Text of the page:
To effectively protect clean athletes and ensure fair competition, the IOC has developed some sound processes for reporting, monitoring and investigating any occurrences of competition manipulation in sport.
These processes serve to protect the Olympic Games and Youth Olympic Games, but are also made available for major events organised by other sporting organisations in the Olympic Movement, such as the National Olympic Committees (NOCs) and International Sports Federations (IFs).
Reporting - Integrity Hotline
Any information related to cheating can and should be reported to the IOC Integrity Hotline. Confidentiality is guaranteed.This Hotline can be used to report:
- suspicious approaches or activities related to competition manipulation
- incidents of harassment and/or abuse
- any other infringements of the IOC Code of Ethics or other matters, including financial misconduct or further legal, regulatory and ethical breaches over which the IOC has jurisdiction.
During the Olympic Games a special hotline for reporting possible violations is available:
+41 800 12 14 16.
INTEGRITY BETTING INTELLIGENCE SYSTEM (IBIS):
Since the Olympic Games Beijing 2008, betting on all Olympic competitions has been monitored. Any irregular pattern reported is analysed, with the support of national and international police forces, including INTERPOL. Should an irregular pattern be detected or serious suspicion raised, a disciplinary commission can be set up by the IOC President.
To step up its efforts in this field, the IOC created the Integrity Betting Intelligence System (IBIS) in January 2014, and it has been operational during every Olympic Games since Sochi 2014.
The aims of the IBIS are:
to support International Sports Federations (IFs) and organisers of multisport events, including the Olympic Games, in the fight for clean competitions by providing them with alerts and intelligence via a centralised mechanism for the exchange of information;
to protect clean athletes from any negative influence related to sports betting; and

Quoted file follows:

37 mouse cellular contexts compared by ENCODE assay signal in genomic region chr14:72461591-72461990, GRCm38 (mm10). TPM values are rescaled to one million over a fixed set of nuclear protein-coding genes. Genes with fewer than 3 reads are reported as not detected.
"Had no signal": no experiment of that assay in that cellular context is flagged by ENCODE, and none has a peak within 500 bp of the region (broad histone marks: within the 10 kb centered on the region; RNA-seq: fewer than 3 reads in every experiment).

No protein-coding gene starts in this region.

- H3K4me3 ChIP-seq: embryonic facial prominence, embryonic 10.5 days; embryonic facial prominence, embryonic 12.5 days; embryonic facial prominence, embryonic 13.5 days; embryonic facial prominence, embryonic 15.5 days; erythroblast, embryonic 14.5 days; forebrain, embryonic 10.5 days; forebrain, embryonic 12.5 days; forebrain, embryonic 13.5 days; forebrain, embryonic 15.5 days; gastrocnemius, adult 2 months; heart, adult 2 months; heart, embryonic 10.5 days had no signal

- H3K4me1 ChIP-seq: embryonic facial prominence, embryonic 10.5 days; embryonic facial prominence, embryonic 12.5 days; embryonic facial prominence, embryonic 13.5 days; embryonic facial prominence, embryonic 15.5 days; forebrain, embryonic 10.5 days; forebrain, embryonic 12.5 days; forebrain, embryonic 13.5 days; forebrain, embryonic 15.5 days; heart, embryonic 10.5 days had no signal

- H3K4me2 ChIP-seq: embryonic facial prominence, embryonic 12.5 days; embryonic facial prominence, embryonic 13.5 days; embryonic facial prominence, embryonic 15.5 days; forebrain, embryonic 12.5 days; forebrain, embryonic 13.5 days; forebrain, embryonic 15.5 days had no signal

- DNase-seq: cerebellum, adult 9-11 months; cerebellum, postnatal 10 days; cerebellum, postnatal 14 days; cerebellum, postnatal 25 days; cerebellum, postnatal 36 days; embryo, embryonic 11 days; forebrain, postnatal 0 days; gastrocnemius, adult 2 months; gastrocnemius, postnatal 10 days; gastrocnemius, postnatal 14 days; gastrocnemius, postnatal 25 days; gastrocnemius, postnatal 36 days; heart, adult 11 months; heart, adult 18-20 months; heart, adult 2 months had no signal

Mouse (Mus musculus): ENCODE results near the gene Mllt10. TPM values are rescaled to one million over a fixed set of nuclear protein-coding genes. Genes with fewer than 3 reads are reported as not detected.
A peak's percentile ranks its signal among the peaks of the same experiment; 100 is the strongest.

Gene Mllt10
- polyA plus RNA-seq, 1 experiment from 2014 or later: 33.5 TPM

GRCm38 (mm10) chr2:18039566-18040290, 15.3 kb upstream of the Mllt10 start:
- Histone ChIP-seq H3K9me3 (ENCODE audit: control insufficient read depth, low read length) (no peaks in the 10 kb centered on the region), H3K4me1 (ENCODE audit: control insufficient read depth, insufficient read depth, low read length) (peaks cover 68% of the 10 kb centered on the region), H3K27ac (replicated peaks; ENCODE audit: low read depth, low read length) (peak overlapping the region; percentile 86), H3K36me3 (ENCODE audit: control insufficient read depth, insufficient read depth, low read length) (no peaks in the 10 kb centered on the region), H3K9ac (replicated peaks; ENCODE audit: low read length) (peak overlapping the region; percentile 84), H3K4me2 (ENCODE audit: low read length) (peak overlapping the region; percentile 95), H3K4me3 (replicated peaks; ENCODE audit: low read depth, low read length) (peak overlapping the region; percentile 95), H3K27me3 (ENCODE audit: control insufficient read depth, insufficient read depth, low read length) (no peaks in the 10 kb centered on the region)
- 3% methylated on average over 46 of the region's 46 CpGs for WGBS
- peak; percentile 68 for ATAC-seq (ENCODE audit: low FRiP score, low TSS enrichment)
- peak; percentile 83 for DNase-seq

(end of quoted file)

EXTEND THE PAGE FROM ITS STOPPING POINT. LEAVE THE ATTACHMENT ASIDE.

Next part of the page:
to create a framework for transparency, confidentiality and trust between all stakeholders.
What does the IBIS do?
The IBIS collects and distributes information and intelligence related to sports betting for use by all stakeholders of the Olympic Movement.
As an IT platform, IBIS enables communication between all partners on the sports side and the different entities involved in sports betting through Single Points of Contact (SPOC).
Olympic Games Joint Integrity Intelligence Units
During the Games, the IOC collaborates closely with the Organising Committee, national authorities and police forces, and INTERPOL in order to prevent, monitor, assess and react quickly and effectively to any unethical activity related to the Olympic Games. This work takes shape by the set-up of Joint Integrity Intelligence Units.
London 2012: The IOC collaborated with the London 2012 Organising Committee and the public authorities to establish a Unit to monitor and assess the prevalence of match-fixing at the London Games and act in case of a suspicion. Their post-Olympic report stated: “London 2012 was the first Games where threats from corrupt sports betting were elevated to a level of focus that doping has attracted.”
Rio 2016: During the Olympic Games Rio 2016, a Joint Integrity Intelligence Unit (JIIU) was created in collaboration between the IOC, the Rio 2016 Organising Committee, Brazilian law enforcement and INTERPOL. Learn more here.
PyeongChang 2018: A JIIU is in place for the Olympic Winter Games PyeongChang 2018 to ensure that information is exchanged between all key players involved (IOC, POCOG, national authorities and INTERPOL). This Unit will assess and determine the appropriate measures if a risk or threat is identified. Intelligence may lead to disciplinary sanctions by the IOC or criminal prosecution by the police.